3 star elements: Although I liked parts of it, it was all too much. It was too long, too hard to maintain that much intensity for that many pages. The resolution was unsatisfying.

4 star elements: The idea of this book is cool. I like adventure stories. The thrill of the chase was fun. For 80% of the book, I really enjoyed Katherine as a character. She was intelligent, open-minded and inspiring. I appreciate she got to make some discoveries instead of our intrepid hero, but as I said earlier, her use of mankind instead of humanity rubbed me the wrong way, and I don't think she would fall for Robert Langdon.

This paragraph: "Is there? Is it not possible that we are still living in the Dark Ages, still mocking the suggestion of 'mystical' forces that we cannot see or comprehend. History, if it has taught us anything at all, has taught us that the strange ideas we deride today will one day be our celebrated truths. I claim I can transform the pyramid with a touch of my finer, and you question my sanity. I would expect more from an historian. History is replete with great minds who have all proclaimed the same thing...great mind who have all insisted that man possesses mystical abilities of which he is unaware." p. 308

5 star elements:
Whether you consider it science fiction, science, an interesting religious view, or just unsettling, noetic science is intriguing and fascinating. The ideas in this book made me think, even if the book also made me groan. I'll give you this point, Dan Brown, I didn't tweet about noetics, but I am blogging about it.

Will I read the next Dan Brown novel? Probably. Here's what I would like to see Dan Brown do: first, write children's books. Wouldn't it be fun to see a sixth-grade Robert Langdon solving little mysteries? The problems could be more elementary too, and it would fit perfectly. Another option would be to have Langdon have a daughter who suddenly appears and wants to get into symbology. A young adult heroine is born. She could follow him around the world learning and solving little puzzles. These formulas would work for children's books, but I find them getting old in adult books.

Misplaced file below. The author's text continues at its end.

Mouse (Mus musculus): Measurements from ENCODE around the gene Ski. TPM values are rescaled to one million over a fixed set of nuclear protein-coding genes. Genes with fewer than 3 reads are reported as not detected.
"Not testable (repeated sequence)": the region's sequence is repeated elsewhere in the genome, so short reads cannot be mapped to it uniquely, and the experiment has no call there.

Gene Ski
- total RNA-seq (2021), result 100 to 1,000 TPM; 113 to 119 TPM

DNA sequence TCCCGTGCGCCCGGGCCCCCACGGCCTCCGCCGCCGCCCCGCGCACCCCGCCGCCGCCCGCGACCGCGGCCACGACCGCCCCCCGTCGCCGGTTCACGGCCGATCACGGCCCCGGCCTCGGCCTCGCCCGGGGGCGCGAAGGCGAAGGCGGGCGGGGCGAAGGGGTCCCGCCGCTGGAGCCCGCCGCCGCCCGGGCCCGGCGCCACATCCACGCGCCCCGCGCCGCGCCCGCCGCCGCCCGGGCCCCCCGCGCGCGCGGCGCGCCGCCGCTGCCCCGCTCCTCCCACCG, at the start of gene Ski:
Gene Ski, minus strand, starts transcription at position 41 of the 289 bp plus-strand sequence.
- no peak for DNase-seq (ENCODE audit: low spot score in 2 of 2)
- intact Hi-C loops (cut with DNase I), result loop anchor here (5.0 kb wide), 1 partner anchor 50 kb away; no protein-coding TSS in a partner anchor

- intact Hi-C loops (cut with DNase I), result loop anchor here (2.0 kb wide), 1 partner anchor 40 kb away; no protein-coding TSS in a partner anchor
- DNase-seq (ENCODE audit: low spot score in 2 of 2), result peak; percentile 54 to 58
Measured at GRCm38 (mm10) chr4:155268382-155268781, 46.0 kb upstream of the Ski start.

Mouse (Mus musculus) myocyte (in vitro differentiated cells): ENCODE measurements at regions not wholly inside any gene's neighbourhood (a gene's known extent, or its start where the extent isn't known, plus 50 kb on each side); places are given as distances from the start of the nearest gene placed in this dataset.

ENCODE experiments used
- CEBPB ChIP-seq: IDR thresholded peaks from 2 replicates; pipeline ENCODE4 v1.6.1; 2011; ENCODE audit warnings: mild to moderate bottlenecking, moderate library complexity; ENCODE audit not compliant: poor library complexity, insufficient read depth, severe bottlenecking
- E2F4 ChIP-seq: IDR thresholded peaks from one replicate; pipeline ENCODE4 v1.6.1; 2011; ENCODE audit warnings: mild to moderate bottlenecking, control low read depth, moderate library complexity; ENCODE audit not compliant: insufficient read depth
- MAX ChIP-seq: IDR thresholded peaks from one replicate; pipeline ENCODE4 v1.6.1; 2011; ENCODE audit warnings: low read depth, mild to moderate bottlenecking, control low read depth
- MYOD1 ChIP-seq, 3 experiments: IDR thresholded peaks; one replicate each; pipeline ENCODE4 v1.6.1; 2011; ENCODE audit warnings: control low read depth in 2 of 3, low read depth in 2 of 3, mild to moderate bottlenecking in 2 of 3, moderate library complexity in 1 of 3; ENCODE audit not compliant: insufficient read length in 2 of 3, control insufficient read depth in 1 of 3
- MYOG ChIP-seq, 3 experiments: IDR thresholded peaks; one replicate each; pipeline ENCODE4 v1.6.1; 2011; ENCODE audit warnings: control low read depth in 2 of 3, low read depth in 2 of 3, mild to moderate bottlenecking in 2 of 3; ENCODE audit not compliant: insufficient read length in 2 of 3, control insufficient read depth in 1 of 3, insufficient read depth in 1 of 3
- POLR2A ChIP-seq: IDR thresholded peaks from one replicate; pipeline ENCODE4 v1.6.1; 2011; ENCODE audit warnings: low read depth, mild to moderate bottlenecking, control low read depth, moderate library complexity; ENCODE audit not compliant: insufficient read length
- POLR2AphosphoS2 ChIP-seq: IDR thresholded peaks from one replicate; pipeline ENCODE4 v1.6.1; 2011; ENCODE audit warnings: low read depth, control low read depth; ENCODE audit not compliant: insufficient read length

I'm pretty much done with Langdon as a hero. If he comes back, I'd really like to see him in a more supporting role, or at least an equitable role. Katherine had the most to do of his female characters, but she still felt too much like a sidekick for someone who knew more than Langdon in many pivotal scenes. If Langdon comes back as the hero, and he inevitably will, can one of his three female sidekicks also return? I can't stand adding another one.

Rating: 3 stars (out of 5) - I loved parts, and I enjoyed parts, but as a whole, it's mediocre and likable. Am I glad I read it? Absolutely. Would I recommend it? Only if you'll talk to me about it.

Source: I checked this book out from the library

1 comment:

  1. Thanks for the well done review. The reviews on this book seemed mixed. I'm waiting for the audio version from the library!